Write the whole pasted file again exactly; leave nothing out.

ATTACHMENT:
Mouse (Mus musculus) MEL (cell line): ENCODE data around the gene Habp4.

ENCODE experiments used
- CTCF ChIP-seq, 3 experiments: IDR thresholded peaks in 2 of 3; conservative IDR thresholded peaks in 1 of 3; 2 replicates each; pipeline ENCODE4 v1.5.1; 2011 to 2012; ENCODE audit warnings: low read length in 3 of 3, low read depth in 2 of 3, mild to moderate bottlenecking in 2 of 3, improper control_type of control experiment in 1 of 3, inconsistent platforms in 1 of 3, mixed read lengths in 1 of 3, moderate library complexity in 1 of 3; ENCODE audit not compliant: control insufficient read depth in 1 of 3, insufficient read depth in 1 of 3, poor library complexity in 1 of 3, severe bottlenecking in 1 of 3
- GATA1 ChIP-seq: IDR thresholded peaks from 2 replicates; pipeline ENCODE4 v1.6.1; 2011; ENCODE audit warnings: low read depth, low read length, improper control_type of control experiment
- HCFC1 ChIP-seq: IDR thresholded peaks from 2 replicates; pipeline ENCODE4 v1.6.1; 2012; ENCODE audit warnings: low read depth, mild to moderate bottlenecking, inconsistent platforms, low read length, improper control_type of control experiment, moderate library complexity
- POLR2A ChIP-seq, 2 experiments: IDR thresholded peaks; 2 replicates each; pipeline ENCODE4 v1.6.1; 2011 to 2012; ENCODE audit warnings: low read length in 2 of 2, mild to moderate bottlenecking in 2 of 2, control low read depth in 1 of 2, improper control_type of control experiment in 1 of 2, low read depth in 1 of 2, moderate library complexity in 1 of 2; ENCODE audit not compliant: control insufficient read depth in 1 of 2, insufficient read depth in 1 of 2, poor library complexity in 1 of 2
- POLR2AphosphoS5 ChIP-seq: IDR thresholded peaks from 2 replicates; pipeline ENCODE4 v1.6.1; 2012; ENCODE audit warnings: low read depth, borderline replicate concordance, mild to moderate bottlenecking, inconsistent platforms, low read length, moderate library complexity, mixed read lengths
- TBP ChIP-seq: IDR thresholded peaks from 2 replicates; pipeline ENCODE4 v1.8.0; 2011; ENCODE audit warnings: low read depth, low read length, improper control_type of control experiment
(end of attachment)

Mouse (Mus musculus) MEL (cell line): ENCODE data around the gene Habp4.

ENCODE experiments used
- CTCF ChIP-seq, 3 experiments: IDR thresholded peaks in 2 of 3; conservative IDR thresholded peaks in 1 of 3; 2 replicates each; pipeline ENCODE4 v1.5.1; 2011 to 2012; ENCODE audit warnings: low read length in 3 of 3, low read depth in 2 of 3, mild to moderate bottlenecking in 2 of 3, improper control_type of control experiment in 1 of 3, inconsistent platforms in 1 of 3, mixed read lengths in 1 of 3, moderate library complexity in 1 of 3; ENCODE audit not compliant: control insufficient read depth in 1 of 3, insufficient read depth in 1 of 3, poor library complexity in 1 of 3, severe bottlenecking in 1 of 3
- GATA1 ChIP-seq: IDR thresholded peaks from 2 replicates; pipeline ENCODE4 v1.6.1; 2011; ENCODE audit warnings: low read depth, low read length, improper control_type of control experiment
- HCFC1 ChIP-seq: IDR thresholded peaks from 2 replicates; pipeline ENCODE4 v1.6.1; 2012; ENCODE audit warnings: low read depth, mild to moderate bottlenecking, inconsistent platforms, low read length, improper control_type of control experiment, moderate library complexity
- POLR2A ChIP-seq, 2 experiments: IDR thresholded peaks; 2 replicates each; pipeline ENCODE4 v1.6.1; 2011 to 2012; ENCODE audit warnings: low read length in 2 of 2, mild to moderate bottlenecking in 2 of 2, control low read depth in 1 of 2, improper control_type of control experiment in 1 of 2, low read depth in 1 of 2, moderate library complexity in 1 of 2; ENCODE audit not compliant: control insufficient read depth in 1 of 2, insufficient read depth in 1 of 2, poor library complexity in 1 of 2
- POLR2AphosphoS5 ChIP-seq: IDR thresholded peaks from 2 replicates; pipeline ENCODE4 v1.6.1; 2012; ENCODE audit warnings: low read depth, borderline replicate concordance, mild to moderate bottlenecking, inconsistent platforms, low read length, moderate library complexity, mixed read lengths
- TBP ChIP-seq: IDR thresholded peaks from 2 replicates; pipeline ENCODE4 v1.8.0; 2011; ENCODE audit warnings: low read depth, low read length, improper control_type of control experiment